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Visual interpretation and digital classification of aerialphotographs, a tool to monitor submerged vegetation in shallow coastal areas in the Baltic Sea proper?
Executive, Universitet, Stockholms universitet, SU.
Executive, Universitet, Stockholms universitet, SU.
Executive, Universitet, Stockholms universitet, SU.
Responsible organisation
2004 (English)Report (Other academic)
Abstract [en]

This project is aimed to test, 1) how well visual interpretation and digital classification from

aerial photographs fits inventoried field data, 2) if these interpretation of aerial photographs

could be used to map and monitor vegetation in shallow coastal areas and be used as a tool

assessing the state of shallow coastal areas. Based on our results a modified method for

mapping and monitoring shallow coastal areas by interpretation and classification of aerial

photographs is presented and the time demand of the method is discussed. Further we suggest

that this method will be a useful tool in mapping and assessing the state of shallow coastal


The visual interpretation aimed to investigate at what time in the growth season aerial

photographs preferably should be taken and to what depth visual interpretation, and digital

classification, of aerial photographs could be used in Baltic waters with comparably high

turbidity. It also aimed to describe the inventoried species from the aerial photographs

focusing on their colour, height, texture, zone-structure and discrepancy in cover between

estimated cover in field and estimated cover from photographs. The results from the visual

interpretation are descriptive and focus on synthesising the description of interpretable

species. A comparison between early (July) and late (August) photographs showed that the

cover of the vegetation was less legible on the early pictures then on the late. Large species

and perennials appeared clearer in the early pictures, due to lower abundance of covering

filamentous and sheet-like algae in July than in August. Plant cover, for all species, was

obviously lower in the early photographs than in the late and the transparency was slightly

better in the early photographs. The aerial photographs should preferably be taken in late July

or August when the submersed vegetation reaches maximum cover.

The accuracy of the digital classification was initially tested on different taxonomic levels to

find a level that visually would predict vegetation with an acceptable accuracy. As a result of

the digital classification the submerged macrophytes were first classified into 7 categories

(Level 1). The seven categories for the classification are composed of two types of bare

bottom, i.e. Bare bottom, sand and Bare bottom, mud,

≤ 25 % plant cover, and five types of

vegetated bottom, i.e. Dense filamentous algae,

≥ 50 % cover, Thin sheet-like algae, ≥ 50 %


Najas marina, ≥ 50 % cover, Mixed stands of phanerogams, ≥ 50 % cover and Fucus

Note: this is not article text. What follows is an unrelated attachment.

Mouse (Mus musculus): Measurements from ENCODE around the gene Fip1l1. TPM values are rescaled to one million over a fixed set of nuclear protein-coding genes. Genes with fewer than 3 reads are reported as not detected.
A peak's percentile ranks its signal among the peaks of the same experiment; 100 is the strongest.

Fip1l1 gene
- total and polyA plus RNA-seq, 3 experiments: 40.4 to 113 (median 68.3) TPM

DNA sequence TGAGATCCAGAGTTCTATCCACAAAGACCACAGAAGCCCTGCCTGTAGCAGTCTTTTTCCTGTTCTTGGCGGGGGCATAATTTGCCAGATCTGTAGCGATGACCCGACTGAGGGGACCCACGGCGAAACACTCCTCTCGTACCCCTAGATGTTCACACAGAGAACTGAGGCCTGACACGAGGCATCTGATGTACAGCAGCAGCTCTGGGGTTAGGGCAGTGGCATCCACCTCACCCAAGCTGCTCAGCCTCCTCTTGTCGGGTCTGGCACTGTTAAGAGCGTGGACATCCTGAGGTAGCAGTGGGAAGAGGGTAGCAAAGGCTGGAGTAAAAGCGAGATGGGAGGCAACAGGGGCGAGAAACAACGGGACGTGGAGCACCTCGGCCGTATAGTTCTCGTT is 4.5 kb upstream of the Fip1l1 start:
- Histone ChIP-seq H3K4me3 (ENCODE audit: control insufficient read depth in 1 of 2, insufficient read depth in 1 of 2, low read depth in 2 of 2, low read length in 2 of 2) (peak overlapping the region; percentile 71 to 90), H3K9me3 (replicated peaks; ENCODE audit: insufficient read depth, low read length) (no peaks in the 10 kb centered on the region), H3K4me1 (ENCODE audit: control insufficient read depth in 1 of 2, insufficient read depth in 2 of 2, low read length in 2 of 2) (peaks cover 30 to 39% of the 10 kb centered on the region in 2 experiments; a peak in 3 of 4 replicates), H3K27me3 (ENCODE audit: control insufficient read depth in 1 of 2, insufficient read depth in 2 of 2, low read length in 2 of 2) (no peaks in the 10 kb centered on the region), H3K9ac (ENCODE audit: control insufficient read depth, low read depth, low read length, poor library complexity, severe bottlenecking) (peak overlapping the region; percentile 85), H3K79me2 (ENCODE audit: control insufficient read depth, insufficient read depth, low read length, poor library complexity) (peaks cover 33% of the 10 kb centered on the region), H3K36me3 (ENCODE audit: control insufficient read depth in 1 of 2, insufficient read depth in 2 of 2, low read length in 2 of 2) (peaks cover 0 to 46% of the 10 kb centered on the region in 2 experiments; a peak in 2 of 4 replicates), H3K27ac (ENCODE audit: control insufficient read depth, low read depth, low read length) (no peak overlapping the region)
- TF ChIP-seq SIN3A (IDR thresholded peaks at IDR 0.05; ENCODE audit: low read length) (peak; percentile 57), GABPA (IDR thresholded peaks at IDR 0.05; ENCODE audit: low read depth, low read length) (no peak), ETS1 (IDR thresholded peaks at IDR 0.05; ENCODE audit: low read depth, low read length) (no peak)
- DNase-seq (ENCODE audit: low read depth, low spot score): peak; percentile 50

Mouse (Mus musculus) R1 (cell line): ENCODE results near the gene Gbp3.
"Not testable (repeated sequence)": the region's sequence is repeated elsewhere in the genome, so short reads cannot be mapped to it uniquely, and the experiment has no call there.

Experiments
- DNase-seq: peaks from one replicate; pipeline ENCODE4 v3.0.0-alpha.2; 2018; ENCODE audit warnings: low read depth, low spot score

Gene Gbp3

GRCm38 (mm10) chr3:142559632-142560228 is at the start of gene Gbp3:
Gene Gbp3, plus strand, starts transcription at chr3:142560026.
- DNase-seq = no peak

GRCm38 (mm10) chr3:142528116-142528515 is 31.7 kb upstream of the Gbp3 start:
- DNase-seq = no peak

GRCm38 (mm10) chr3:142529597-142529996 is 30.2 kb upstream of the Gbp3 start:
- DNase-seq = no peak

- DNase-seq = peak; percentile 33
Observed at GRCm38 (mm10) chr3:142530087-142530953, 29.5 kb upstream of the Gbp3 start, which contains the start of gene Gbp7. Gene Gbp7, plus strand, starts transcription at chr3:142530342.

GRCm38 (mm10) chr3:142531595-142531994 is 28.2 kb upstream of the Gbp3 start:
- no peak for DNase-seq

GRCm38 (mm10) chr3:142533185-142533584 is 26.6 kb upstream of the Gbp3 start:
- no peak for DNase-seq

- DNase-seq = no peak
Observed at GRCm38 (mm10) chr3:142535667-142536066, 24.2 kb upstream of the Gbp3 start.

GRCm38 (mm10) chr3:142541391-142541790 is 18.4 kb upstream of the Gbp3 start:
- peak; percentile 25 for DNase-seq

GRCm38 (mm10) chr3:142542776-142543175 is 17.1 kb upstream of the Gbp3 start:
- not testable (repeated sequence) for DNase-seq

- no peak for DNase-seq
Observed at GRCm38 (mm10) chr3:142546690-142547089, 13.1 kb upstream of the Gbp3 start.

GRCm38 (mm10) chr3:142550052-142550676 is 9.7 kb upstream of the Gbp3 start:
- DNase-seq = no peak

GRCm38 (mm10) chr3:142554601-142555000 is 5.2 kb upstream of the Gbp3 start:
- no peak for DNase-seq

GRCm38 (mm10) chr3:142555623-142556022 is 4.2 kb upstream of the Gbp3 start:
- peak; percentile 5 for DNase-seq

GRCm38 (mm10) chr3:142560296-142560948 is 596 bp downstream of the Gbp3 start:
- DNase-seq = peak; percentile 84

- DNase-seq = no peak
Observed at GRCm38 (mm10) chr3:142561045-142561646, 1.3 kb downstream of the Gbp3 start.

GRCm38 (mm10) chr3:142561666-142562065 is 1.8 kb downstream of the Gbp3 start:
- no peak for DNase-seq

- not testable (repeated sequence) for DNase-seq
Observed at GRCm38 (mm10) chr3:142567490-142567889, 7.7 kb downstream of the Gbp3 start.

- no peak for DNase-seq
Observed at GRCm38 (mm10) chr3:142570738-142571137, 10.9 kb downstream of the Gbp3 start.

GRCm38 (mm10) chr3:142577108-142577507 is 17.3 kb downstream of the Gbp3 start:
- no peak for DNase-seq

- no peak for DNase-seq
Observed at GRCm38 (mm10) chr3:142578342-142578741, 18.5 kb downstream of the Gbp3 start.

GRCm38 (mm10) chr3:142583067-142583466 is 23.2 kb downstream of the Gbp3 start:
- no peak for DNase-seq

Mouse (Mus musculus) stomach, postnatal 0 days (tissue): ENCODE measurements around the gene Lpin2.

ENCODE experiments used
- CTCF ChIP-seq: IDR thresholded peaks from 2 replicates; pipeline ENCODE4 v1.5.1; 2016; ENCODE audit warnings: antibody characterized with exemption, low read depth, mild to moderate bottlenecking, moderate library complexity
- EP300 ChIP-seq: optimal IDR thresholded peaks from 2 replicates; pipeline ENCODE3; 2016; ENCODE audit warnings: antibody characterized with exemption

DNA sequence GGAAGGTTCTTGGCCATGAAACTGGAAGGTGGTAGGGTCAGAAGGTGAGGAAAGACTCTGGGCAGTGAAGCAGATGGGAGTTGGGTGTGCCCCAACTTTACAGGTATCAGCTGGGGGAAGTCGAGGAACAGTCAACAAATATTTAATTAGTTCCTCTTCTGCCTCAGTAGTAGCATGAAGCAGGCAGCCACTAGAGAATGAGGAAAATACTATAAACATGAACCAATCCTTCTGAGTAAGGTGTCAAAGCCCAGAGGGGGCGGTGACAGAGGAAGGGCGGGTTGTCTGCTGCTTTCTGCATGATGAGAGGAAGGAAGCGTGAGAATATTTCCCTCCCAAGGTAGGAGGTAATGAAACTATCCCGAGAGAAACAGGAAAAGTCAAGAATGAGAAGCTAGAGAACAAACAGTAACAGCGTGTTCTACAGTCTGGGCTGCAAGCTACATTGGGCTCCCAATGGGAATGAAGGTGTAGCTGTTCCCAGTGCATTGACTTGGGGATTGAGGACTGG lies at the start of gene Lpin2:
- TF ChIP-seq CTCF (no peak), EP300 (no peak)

, ≥ 50 % cover. The overall classification accuracy at Level 1 was 72 %. The best

accuracy of the classification, in Level 1, had category 5, 3 and 6, i.e.

Najas marina, ≥ 50 %

cover, Dense filamentous algae,

≥ 50 % cover and Mixed stands of phanerogams, ≥ 50 %


To further improve the accuracy of the classification the classes in Level 1 was reduced, by

adding categories together, to three and two categories at Level 2 and Level 3. The seven

categories were reduced to three categories in Level 2, Bare bottom, sand and mud,

≤ 25 %

cover, Dense filamentous algae, thin sheet-like algae included,

≥ 50 % cover and Mixed

stands of phanerogams,

Fucus vesiculosus and Najas marina included, ≥ 50 % cover. The two

categories in Level 3 are, Bare bottom, sand and mud,

≤ 25 % (category 1) and Vegetated


≥ 50 %, category 2 and 3 in Level 2 included. The overall accuracy improved from 72

%, Level 1, to 85 % and 87 % in Level 2 and 3 respectively. At Level 2, both vegetated

categories have a producer's and a user's accuracy above 85 % while the combined mud and

sand category amount to 77 %, producer's accuracy, and have a user's accuracy of 81 %. At

Level 3, the category 2, Vegetated areas, 50 % cover, have a producer's accuracy of 96 % and

A combined analysis with both visual interpretation and digital classification would be

favourable but would also be more time consuming then a digital classification only. The

result shows that digital classification seems to be appropriate to use as monitoring-method

for low detailed information, i.e. when monitoring functional groups of vegetation, such as

mats of green alga or mixed stands of canopy forming species, but does not seem to be an

good method to monitor single species or specific species combinations. On the other hand,

calibration data have to be collected for the digital classification and the reference plots could

be more thoroughly inventoried than needed for the digital analysis. Thus, species abundance

data from the reference plots could, after the digital classification, be interpolated within the

classified categories, which make it possible to use aerial photographs as monitoring method

at species level.

Place, publisher, year, edition, pages
2004. , 19 p.
National Category
Environmental Sciences
Research subject
Finance, National; Miljöövervakningens programområden, Coast and sea; Coast and sea, Vegetationsklädda bottnar; Environmental Objectives, A Balanced Marine Environ­ment, Flourishing Coastal Areas and Archipelagos; Environmental Objectives, Zero Eutrophication
URN: urn:nbn:se:naturvardsverket:diva-998OAI: diva2:717454
Available from: 2014-05-15 Created: 2014-05-15 Last updated: 2014-10-15Bibliographically approved

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